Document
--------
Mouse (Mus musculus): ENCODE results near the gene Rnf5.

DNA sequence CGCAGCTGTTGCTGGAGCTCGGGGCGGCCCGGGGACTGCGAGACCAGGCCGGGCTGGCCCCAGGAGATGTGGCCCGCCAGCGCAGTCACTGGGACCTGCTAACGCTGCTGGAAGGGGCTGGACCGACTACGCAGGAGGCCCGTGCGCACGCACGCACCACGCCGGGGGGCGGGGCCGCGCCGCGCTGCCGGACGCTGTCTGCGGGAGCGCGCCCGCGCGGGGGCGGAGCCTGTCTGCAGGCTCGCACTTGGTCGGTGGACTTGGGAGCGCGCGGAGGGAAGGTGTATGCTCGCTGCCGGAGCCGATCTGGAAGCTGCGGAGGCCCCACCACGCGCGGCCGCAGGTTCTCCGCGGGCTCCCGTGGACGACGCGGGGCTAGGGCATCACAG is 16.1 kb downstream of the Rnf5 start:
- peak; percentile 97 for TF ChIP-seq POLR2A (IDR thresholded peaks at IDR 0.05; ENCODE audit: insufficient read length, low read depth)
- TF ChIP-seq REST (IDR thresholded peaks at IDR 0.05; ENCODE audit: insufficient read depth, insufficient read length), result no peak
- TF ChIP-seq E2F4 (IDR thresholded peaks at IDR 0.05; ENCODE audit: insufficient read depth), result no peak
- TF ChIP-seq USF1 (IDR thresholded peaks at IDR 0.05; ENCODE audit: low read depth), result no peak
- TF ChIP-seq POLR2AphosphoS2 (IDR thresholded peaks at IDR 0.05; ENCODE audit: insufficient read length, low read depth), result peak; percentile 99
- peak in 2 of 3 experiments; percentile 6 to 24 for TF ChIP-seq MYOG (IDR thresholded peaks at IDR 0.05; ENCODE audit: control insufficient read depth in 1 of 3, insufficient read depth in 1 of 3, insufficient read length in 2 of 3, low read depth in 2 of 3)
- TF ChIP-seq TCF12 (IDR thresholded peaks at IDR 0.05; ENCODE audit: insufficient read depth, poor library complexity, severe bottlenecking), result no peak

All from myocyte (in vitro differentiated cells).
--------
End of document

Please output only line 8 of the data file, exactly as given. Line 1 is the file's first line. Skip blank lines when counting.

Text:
- peak in 2 of 3 experiments; percentile 6 to 24 for TF ChIP-seq MYOG (IDR thresholded peaks at IDR 0.05; ENCODE audit: control insufficient read depth in 1 of 3, insufficient read depth in 1 of 3, insufficient read length in 2 of 3, low read depth in 2 of 3)